• #3
    • April 13, 2019, at 5:51 PM PDT
    • 3 likes
  4. Phil Turmel Coolidge

    Rodin: The gun remains the principle villain.

    Bad guys with guns are generally faced down by good guys with guns. Gun control enthusiasts know this, as they support the police and other authorities carrying guns. What people can’t seem to come to grips with, emotionally, is that the police cannot protect them. They want to be protected from bad guys by someone else. It can’t be just anyone else, though, as that would imply they could do it themselves. And failing to defend oneself when one could have is instinctively recognized by our primitive brains as a form of cowardice. Resistance to the idea of armed self-defense is therefore, at its core, a projection of one’s own cowardice. It’s not an accident that gun control advocacy is always accompanied by restrictions on the right to defend oneself, particularly in the form of a “duty to retreat” in various situations.

    I will grant that there are statist true believers who make similar arguments, but are motivated by the need to disarm the general public in order to impose their particular flavor of tyranny. For them, gun control is all about confining tools of violence to themselves and their allies.

    • #4
    • April 13, 2019, at 6:51 PM PDT
    • 6 likes
  5. Rodin Member
    Rodin Post author

    A report from Fox News highlights some important developments: Colorado enacts ‘red flag’ law to seize guns from those deemed dangerous, prompting backlash. This law is disturbing principally in the burden of proof aspect: The petitioner for removal of a gun from a person need only show “by a preponderance of the evidence” (i.e. just over a 50-50 probability) that a person should not possess a gun, while the individual who has had his/her right removed must show by “clear and convincing evidence” ( ~2/3 or better) that his/her rights should be restored. Under G-d’s great heaven what makes it appropriate that it should be harder to get an “unalienable” right back as opposed to having it taken away!

    Granted, the Aurora theatre shooting was horrible. Many families are hurting. But so, too, are the families who suffer loss in innumerable other ways. Declaring a jihad on unalienable rights is not the answer.

    • #5
    • April 14, 2019, at 9:46 AM PDT
    • 6 likes
  6. Susan Quinn Contributor

    Rodin (View Comment):

    A report from Fox News highlights some important developments: Colorado enacts ‘red flag’ law to seize guns from those deemed dangerous, prompting backlash. This law is disturbing principally in the burden of proof aspect: The petitioner for removal of a gun from a person need only show “by a preponderance of the evidence” (i.e. just over a 50-50 probability) that a person should not possess a gun, while the individual who has had his/her right removed must show by “clear and convincing evidence” ( ~2/3 or better) that his/her rights should be restored. Under G-d’s great heaven what makes it appropriate that it should be harder to get an “unalienable” right back as opposed to having it taken away!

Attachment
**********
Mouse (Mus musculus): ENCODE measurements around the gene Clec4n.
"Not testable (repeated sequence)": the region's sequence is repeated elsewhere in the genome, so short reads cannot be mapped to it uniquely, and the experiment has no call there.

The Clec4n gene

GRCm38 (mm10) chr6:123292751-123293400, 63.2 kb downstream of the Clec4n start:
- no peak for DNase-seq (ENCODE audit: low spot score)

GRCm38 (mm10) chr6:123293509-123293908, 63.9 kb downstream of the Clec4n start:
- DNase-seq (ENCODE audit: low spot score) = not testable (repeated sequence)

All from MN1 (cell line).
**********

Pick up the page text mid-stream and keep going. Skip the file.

Granted, the Aurora theatre shooting was horrible. Many families are hurting. But so, too, are the families who suffer loss in innumerable other ways. Declaring a jihad on unalienable rights is not the answer.

    I also like the sheriff’s comment in response to the law:

    Responding in part to Sullivan’s remarks, van Beek emphasized his own county’s work on establishing partnerships to combat mental illness, which he characterized as a practical solution.

    • #6
    • April 14, 2019, at 10:06 AM PDT
    • 3 likes
  7. Stad Thatcher

    Rodin: And there is the concept that you can’t form a crowd under the right of assembly to riot and smash other people’s property.

    Unless the crowd is composed of leftists and the people in charge tell the police to “stand down”.

    Some privacy laws were passed as a result of Schaefer’s murder, but those laws have been rendered useless by the internet. I suggest everyone search his own name (“John Smith Home State”) and see what you come up with. I got the names of everyone in my household, approximate ages (exact in a couple of places), and I’ve already discussed the Federal employee database which lists salary by name.

    I also suggest the book Your Secrets Are My Business by Kevin McKeown. If you want to know just how much info a dedicated researcher can uncover about you these days, read it and be scared.

    • #7
    • April 15, 2019, at 5:27 AM PDT
    • 2 likes
  8. I Walton Member

    It’s very simple. Criminals will have guns. I’m in Colombia right now where guns are prohibited. They didn’t used to be. Now poor criminals have to rent them, but most criminals own them and use them all the time as it’s one of the world’s murder capitals and of course the guerrillas have them in abundance and are back in full force. Why is the anti gun meme not seen as obvious nonsense? Guns aren’t the left’s agenda, it’s power always is, always has been, always will be. Colombians are highly influenced by US fads and press coverage on US stories comes from the US press and Television. So Colombia gets a lot right, but is constantly led by the American left about the US so they get everything about the things the left cares about about wrong. We underestimate the damage the US left inflicts on the rest of the world.

    • #8
    • April 15, 2019, at 6:40 AM PDT
    • 4 likes
  9. Stad Thatcher

    I Walton (View Comment):
    Guns aren’t the left’s agenda, it’s power always is, always has been, always will be.

    Yep. Power and domination, and weaponless people are the easiest to dominate – whether by guerillas or leftist politicians . . .

    • #9
    • April 15, 2019, at 7:12 AM PDT
    • 4 likes